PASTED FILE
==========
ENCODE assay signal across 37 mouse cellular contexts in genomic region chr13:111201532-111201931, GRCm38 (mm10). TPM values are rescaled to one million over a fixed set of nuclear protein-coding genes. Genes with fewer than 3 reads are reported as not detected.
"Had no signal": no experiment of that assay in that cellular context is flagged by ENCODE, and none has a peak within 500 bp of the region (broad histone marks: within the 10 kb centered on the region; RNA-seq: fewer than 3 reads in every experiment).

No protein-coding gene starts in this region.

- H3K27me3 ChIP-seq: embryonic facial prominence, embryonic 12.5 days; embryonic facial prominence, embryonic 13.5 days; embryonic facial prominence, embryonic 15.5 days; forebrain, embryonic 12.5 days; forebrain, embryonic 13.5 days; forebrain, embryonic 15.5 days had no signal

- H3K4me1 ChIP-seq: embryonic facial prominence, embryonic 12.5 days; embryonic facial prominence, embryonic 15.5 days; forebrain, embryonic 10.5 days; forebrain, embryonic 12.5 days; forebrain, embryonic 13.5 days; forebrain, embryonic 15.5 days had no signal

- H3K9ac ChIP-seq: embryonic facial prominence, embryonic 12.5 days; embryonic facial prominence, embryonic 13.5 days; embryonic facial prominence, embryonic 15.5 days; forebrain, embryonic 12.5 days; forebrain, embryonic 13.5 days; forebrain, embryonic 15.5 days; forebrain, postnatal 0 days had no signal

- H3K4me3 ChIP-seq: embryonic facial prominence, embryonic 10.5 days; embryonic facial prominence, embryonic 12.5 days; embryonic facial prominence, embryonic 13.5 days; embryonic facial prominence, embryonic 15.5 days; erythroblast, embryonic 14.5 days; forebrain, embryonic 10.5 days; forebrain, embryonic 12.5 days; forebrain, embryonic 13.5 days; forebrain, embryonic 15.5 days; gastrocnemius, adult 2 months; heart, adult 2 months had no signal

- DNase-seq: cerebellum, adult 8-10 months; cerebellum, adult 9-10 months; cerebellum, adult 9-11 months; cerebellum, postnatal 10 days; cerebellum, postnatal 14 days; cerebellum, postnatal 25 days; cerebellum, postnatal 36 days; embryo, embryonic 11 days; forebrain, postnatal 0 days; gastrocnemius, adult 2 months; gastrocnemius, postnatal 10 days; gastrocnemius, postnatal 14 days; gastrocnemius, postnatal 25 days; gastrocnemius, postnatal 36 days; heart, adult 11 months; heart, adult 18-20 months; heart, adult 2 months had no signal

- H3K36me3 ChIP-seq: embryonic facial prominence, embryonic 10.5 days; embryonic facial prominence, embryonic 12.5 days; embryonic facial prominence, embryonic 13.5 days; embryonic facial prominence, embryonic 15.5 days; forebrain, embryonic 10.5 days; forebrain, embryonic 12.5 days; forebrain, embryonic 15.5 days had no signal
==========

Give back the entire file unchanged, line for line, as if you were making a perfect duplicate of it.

ENCODE assay signal across 37 mouse cellular contexts in genomic region chr13:111201532-111201931, GRCm38 (mm10). TPM values are rescaled to one million over a fixed set of nuclear protein-coding genes. Genes with fewer than 3 reads are reported as not detected.
"Had no signal": no experiment of that assay in that cellular context is flagged by ENCODE, and none has a peak within 500 bp of the region (broad histone marks: within the 10 kb centered on the region; RNA-seq: fewer than 3 reads in every experiment).

No protein-coding gene starts in this region.

- H3K27me3 ChIP-seq: embryonic facial prominence, embryonic 12.5 days; embryonic facial prominence, embryonic 13.5 days; embryonic facial prominence, embryonic 15.5 days; forebrain, embryonic 12.5 days; forebrain, embryonic 13.5 days; forebrain, embryonic 15.5 days had no signal

- H3K4me1 ChIP-seq: embryonic facial prominence, embryonic 12.5 days; embryonic facial prominence, embryonic 15.5 days; forebrain, embryonic 10.5 days; forebrain, embryonic 12.5 days; forebrain, embryonic 13.5 days; forebrain, embryonic 15.5 days had no signal

- H3K9ac ChIP-seq: embryonic facial prominence, embryonic 12.5 days; embryonic facial prominence, embryonic 13.5 days; embryonic facial prominence, embryonic 15.5 days; forebrain, embryonic 12.5 days; forebrain, embryonic 13.5 days; forebrain, embryonic 15.5 days; forebrain, postnatal 0 days had no signal

- H3K4me3 ChIP-seq: embryonic facial prominence, embryonic 10.5 days; embryonic facial prominence, embryonic 12.5 days; embryonic facial prominence, embryonic 13.5 days; embryonic facial prominence, embryonic 15.5 days; erythroblast, embryonic 14.5 days; forebrain, embryonic 10.5 days; forebrain, embryonic 12.5 days; forebrain, embryonic 13.5 days; forebrain, embryonic 15.5 days; gastrocnemius, adult 2 months; heart, adult 2 months had no signal

- DNase-seq: cerebellum, adult 8-10 months; cerebellum, adult 9-10 months; cerebellum, adult 9-11 months; cerebellum, postnatal 10 days; cerebellum, postnatal 14 days; cerebellum, postnatal 25 days; cerebellum, postnatal 36 days; embryo, embryonic 11 days; forebrain, postnatal 0 days; gastrocnemius, adult 2 months; gastrocnemius, postnatal 10 days; gastrocnemius, postnatal 14 days; gastrocnemius, postnatal 25 days; gastrocnemius, postnatal 36 days; heart, adult 11 months; heart, adult 18-20 months; heart, adult 2 months had no signal

- H3K36me3 ChIP-seq: embryonic facial prominence, embryonic 10.5 days; embryonic facial prominence, embryonic 12.5 days; embryonic facial prominence, embryonic 13.5 days; embryonic facial prominence, embryonic 15.5 days; forebrain, embryonic 10.5 days; forebrain, embryonic 12.5 days; forebrain, embryonic 15.5 days had no signal